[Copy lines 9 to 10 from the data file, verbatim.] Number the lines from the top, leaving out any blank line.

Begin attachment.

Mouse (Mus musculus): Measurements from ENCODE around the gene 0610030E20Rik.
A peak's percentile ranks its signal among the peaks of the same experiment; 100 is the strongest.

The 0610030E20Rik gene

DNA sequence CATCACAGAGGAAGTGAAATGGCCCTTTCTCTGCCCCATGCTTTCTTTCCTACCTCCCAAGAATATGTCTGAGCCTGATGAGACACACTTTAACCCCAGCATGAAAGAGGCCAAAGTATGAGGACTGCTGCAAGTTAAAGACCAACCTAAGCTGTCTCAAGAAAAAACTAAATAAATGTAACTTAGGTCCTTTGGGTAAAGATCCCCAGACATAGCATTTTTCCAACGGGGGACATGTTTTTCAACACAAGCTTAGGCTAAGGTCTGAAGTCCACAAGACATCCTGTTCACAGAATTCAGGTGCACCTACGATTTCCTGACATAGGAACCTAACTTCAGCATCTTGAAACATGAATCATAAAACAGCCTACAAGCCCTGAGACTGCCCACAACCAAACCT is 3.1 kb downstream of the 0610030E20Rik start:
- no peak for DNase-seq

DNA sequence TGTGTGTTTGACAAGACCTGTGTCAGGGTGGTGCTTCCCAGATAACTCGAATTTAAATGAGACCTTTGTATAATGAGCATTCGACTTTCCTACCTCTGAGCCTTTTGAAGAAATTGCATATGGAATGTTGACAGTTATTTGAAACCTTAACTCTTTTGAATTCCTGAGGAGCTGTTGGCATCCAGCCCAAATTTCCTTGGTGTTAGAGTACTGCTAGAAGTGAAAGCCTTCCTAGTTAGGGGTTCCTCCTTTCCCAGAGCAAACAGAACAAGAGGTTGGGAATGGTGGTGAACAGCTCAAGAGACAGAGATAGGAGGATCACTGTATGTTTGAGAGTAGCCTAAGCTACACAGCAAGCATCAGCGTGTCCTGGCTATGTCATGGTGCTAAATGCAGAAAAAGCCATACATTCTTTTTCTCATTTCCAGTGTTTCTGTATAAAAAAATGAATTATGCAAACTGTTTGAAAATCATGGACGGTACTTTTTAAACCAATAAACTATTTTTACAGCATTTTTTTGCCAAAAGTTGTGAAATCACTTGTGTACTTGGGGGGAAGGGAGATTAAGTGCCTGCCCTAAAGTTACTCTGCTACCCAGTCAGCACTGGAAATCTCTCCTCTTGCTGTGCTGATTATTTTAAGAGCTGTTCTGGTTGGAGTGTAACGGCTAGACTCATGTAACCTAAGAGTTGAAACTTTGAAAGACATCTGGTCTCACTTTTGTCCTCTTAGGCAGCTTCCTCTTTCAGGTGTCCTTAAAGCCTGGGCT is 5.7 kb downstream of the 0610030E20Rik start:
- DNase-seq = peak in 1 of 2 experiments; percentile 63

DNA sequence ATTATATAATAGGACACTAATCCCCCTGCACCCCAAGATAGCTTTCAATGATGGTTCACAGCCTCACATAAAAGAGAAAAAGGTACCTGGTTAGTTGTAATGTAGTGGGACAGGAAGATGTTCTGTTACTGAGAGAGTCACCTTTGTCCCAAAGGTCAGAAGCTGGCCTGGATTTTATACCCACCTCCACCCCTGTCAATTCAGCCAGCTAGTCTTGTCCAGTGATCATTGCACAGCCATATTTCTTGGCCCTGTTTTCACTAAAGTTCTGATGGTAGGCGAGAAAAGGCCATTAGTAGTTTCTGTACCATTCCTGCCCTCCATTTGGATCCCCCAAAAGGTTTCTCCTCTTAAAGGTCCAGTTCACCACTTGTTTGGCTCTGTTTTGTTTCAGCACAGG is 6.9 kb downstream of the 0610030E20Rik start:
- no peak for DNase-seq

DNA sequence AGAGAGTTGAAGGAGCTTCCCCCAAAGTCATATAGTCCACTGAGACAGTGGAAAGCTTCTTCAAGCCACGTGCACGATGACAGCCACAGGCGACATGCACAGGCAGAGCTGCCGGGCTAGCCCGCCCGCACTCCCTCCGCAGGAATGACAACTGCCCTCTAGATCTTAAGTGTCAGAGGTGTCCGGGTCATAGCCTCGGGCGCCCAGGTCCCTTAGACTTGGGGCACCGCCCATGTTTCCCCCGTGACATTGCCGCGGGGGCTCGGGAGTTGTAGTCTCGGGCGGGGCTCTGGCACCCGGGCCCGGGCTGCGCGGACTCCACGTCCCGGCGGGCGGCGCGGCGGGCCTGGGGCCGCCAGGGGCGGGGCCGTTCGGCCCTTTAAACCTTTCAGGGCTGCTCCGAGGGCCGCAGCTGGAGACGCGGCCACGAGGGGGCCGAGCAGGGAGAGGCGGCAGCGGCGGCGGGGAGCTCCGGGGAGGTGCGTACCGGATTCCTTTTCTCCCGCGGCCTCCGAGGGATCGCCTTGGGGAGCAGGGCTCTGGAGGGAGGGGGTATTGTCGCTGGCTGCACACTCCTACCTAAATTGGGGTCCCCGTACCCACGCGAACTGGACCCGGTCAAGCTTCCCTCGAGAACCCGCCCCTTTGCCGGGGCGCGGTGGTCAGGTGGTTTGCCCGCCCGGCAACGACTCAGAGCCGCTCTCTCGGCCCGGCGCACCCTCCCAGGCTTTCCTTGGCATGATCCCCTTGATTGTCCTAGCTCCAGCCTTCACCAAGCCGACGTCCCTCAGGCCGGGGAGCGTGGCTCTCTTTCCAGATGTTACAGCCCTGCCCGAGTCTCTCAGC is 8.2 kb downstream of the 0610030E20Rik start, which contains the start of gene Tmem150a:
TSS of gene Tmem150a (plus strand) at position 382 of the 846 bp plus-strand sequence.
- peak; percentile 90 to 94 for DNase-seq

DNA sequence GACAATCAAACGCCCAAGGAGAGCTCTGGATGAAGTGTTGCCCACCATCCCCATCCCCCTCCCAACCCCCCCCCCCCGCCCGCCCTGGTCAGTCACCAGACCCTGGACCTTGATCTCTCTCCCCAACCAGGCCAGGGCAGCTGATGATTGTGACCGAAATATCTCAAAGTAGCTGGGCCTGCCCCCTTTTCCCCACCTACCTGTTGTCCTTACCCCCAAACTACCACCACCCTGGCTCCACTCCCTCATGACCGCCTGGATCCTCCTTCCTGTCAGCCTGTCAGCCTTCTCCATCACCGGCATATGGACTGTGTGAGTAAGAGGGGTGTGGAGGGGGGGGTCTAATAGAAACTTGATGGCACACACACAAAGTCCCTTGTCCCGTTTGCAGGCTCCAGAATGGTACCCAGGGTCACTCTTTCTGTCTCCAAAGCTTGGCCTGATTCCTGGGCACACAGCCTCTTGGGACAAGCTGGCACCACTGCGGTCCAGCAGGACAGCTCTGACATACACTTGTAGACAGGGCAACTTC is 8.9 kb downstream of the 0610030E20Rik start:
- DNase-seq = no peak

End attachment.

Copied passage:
- no peak for DNase-seq

DNA sequence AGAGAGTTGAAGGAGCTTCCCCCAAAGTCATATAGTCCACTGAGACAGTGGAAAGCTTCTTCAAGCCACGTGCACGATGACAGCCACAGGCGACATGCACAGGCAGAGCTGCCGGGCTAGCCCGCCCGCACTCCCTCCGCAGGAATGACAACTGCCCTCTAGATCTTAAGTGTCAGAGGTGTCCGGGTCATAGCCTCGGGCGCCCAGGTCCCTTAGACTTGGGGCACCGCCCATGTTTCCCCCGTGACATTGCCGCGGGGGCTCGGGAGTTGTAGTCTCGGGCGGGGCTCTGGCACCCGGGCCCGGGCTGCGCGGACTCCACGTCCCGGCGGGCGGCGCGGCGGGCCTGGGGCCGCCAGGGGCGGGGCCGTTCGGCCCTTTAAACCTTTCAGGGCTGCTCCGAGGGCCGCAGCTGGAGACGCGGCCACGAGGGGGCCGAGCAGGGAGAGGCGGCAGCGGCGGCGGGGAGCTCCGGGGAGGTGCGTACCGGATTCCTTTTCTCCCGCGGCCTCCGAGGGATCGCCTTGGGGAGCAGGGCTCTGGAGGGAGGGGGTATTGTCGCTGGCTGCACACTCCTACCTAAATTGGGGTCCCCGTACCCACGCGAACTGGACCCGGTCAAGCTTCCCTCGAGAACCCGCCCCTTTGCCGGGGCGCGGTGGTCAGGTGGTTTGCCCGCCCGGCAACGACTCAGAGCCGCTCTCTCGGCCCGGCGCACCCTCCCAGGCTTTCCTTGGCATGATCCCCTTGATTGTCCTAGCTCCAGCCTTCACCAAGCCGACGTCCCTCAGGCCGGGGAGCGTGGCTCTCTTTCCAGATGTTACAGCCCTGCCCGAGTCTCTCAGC is 8.2 kb downstream of the 0610030E20Rik start, which contains the start of gene Tmem150a: